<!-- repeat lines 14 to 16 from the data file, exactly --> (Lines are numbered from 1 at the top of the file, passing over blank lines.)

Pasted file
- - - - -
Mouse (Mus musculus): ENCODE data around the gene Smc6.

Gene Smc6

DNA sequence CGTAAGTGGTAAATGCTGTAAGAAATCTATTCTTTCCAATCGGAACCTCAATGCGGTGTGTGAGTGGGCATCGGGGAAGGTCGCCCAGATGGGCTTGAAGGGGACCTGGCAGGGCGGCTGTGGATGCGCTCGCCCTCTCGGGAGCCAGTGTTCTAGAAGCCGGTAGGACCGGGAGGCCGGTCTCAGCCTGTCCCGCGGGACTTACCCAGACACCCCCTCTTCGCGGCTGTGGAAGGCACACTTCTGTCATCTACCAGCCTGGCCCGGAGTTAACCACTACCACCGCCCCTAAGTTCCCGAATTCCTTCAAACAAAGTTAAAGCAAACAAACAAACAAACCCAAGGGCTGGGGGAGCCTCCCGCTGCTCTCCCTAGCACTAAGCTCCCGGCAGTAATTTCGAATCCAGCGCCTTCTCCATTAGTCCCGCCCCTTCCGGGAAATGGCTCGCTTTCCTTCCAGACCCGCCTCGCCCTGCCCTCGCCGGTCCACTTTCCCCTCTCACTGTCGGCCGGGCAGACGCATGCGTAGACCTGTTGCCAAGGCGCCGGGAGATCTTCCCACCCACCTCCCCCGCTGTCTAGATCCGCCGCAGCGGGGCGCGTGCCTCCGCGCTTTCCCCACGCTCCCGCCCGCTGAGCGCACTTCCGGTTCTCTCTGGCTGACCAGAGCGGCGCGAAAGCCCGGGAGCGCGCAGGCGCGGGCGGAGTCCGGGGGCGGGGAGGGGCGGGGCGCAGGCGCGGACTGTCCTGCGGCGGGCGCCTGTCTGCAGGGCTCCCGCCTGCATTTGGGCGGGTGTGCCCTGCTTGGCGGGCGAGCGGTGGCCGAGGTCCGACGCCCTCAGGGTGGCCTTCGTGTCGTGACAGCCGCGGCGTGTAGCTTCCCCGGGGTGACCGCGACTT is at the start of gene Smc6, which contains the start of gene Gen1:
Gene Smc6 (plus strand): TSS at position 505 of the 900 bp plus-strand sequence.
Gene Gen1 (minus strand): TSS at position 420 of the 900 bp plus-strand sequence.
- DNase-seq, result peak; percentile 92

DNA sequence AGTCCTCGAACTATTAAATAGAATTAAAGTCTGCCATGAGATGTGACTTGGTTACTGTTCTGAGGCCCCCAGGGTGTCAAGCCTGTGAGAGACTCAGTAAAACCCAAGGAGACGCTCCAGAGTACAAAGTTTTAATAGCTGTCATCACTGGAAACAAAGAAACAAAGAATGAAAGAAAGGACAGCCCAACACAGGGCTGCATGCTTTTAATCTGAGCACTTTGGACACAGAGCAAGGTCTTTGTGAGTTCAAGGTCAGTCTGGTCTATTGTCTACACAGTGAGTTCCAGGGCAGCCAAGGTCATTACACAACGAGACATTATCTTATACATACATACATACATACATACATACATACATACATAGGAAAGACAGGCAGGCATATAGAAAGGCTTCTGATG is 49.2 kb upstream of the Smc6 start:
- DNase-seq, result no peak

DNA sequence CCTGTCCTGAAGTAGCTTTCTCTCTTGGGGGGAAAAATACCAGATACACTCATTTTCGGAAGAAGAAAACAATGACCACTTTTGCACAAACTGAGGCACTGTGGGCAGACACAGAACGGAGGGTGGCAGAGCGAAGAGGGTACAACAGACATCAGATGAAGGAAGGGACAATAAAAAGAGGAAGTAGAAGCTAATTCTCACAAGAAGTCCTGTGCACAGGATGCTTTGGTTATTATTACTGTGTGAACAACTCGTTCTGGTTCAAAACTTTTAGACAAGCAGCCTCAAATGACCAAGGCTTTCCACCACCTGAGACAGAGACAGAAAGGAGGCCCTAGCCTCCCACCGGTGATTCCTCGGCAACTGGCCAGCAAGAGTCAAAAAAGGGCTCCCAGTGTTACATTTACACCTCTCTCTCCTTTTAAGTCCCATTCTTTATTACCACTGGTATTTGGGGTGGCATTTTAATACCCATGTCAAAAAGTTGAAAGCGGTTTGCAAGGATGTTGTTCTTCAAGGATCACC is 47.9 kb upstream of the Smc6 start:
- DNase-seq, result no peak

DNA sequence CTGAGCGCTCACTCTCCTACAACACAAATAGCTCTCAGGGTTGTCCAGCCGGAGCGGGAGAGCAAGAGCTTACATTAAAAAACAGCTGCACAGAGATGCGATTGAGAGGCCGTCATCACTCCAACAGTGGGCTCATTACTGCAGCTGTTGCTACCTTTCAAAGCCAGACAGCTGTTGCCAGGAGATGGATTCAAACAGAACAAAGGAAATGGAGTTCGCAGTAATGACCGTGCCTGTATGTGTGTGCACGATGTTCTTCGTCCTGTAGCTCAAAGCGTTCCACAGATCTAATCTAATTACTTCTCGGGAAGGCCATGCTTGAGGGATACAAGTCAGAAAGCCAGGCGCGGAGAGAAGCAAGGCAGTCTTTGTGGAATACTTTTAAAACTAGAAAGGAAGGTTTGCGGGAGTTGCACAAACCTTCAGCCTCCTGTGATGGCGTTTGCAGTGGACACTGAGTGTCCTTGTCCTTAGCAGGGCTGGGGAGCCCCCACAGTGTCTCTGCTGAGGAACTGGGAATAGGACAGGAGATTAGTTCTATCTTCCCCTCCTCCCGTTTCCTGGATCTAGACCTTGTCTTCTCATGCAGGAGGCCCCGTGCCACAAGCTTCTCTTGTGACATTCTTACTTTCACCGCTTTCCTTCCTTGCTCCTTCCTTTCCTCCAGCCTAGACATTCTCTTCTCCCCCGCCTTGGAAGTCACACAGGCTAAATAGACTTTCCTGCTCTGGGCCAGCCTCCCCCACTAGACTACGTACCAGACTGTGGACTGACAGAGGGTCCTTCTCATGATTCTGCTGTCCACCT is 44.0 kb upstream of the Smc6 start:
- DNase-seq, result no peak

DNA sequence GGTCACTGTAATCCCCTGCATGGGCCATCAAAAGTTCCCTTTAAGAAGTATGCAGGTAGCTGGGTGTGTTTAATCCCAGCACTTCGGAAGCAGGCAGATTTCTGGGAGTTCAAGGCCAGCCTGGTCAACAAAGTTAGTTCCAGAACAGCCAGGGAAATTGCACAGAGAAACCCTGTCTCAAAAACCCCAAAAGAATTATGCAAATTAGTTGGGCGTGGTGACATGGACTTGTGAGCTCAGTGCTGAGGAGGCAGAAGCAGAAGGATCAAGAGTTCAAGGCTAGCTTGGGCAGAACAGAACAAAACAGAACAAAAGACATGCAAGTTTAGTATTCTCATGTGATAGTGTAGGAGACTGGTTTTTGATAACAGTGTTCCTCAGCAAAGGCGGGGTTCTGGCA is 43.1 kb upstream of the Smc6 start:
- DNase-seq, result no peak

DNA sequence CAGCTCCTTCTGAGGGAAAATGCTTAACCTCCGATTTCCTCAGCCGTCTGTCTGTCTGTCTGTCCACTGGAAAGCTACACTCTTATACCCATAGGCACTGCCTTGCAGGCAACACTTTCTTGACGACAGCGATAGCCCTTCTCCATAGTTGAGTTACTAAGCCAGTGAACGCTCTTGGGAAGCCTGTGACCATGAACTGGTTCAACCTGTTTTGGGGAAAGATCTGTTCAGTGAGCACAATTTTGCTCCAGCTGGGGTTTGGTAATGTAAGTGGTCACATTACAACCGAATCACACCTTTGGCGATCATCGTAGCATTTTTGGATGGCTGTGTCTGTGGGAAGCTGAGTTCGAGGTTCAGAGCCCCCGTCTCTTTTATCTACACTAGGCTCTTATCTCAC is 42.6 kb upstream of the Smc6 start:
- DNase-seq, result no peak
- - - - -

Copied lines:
- DNase-seq, result no peak

DNA sequence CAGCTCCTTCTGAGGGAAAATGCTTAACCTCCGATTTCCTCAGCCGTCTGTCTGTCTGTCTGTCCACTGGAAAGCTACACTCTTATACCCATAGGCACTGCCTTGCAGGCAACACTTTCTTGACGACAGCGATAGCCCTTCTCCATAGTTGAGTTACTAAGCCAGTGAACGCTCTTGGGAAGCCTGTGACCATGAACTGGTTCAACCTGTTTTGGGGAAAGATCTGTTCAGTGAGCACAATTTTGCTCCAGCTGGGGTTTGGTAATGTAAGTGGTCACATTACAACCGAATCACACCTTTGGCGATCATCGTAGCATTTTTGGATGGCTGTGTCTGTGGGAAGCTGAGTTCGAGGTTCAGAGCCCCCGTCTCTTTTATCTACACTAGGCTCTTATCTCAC is 42.6 kb upstream of the Smc6 start:
- DNase-seq, result no peak